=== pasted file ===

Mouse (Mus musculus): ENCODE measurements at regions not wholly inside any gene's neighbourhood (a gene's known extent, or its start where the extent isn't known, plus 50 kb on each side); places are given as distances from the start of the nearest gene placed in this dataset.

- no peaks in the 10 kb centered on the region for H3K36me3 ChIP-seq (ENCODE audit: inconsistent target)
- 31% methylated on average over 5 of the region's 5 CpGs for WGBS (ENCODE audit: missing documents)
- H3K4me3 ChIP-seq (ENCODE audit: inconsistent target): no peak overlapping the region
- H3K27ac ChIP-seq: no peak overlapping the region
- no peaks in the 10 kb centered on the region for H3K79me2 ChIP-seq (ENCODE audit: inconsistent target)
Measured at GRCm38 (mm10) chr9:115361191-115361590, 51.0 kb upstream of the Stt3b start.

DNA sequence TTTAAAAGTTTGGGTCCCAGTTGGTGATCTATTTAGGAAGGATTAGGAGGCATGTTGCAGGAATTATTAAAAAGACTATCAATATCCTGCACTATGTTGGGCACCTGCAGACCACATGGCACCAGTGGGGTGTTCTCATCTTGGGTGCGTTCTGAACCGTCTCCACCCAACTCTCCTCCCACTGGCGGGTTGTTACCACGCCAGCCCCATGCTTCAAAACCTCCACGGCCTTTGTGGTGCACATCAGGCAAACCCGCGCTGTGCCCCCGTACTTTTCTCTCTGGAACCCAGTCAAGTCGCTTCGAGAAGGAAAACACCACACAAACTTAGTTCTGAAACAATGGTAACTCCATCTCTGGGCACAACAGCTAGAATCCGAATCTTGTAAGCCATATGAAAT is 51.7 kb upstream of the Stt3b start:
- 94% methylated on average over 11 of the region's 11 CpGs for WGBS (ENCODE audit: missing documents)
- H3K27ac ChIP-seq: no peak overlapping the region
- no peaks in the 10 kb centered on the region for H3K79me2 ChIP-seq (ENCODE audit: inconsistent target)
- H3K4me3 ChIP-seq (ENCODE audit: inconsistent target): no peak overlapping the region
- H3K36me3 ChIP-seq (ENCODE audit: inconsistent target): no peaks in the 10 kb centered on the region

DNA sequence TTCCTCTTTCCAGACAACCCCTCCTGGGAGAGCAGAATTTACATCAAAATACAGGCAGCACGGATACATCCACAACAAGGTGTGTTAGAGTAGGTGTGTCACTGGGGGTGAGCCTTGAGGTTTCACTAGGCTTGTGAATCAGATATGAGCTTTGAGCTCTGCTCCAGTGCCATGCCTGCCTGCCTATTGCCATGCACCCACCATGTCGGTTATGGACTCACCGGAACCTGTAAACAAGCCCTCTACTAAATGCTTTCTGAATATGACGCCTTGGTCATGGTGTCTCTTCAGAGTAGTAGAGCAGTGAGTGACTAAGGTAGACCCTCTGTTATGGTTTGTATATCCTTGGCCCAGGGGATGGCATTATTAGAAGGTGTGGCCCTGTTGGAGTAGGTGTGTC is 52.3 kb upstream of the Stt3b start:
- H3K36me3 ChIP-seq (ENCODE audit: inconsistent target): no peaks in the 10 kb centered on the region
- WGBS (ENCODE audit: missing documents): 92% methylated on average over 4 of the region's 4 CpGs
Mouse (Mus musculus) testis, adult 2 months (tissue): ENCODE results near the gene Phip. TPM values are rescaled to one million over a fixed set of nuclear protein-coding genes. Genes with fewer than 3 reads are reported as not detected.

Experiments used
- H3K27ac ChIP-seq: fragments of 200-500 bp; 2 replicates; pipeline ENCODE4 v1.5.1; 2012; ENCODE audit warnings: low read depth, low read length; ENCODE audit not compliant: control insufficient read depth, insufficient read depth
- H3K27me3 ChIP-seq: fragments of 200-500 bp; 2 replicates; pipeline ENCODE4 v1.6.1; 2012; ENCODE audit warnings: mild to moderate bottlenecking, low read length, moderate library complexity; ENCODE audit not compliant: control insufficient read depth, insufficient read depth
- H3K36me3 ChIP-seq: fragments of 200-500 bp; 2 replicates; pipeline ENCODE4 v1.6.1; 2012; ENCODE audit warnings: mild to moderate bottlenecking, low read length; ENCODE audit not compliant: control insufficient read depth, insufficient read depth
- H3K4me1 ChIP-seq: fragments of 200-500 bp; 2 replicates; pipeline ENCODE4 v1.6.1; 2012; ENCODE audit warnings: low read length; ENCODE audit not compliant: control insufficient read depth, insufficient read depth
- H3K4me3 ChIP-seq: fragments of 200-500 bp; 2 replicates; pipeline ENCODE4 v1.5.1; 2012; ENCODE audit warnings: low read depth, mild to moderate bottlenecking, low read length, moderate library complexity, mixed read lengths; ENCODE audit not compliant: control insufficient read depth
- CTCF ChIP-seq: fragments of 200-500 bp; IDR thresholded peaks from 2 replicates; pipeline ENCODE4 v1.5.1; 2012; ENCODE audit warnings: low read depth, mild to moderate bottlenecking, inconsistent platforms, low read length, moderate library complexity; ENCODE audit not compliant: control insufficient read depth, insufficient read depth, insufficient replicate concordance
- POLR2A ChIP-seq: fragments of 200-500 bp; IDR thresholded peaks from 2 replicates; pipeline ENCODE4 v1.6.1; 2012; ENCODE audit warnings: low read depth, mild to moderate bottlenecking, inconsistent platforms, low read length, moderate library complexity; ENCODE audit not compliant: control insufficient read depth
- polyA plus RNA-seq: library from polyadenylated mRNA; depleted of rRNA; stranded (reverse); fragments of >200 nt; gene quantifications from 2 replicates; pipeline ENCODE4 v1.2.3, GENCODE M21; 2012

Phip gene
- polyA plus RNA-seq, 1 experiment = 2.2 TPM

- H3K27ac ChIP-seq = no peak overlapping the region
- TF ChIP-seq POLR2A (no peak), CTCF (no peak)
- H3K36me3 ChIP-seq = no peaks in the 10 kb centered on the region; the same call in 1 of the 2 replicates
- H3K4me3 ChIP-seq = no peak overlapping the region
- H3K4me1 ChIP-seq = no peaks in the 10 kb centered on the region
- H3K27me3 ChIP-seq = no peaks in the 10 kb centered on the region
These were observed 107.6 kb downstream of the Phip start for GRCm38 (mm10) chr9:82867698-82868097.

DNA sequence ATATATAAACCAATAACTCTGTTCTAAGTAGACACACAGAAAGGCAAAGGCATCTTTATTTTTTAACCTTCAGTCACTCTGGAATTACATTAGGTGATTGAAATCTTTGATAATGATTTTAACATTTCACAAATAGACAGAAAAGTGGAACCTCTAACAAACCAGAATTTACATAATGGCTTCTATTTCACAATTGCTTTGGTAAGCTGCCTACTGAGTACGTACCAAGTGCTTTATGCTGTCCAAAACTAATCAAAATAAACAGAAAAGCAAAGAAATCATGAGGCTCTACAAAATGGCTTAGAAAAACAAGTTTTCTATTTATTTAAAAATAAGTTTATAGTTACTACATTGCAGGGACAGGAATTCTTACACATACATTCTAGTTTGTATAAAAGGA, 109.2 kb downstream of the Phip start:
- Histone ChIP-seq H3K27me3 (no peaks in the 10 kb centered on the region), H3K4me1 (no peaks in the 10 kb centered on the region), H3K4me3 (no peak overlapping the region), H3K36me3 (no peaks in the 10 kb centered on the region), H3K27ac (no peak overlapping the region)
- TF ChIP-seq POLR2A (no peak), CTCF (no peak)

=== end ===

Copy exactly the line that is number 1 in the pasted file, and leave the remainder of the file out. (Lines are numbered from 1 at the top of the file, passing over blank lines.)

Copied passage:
Mouse (Mus musculus): ENCODE measurements at regions not wholly inside any gene's neighbourhood (a gene's known extent, or its start where the extent isn't known, plus 50 kb on each side); places are given as distances from the start of the nearest gene placed in this dataset.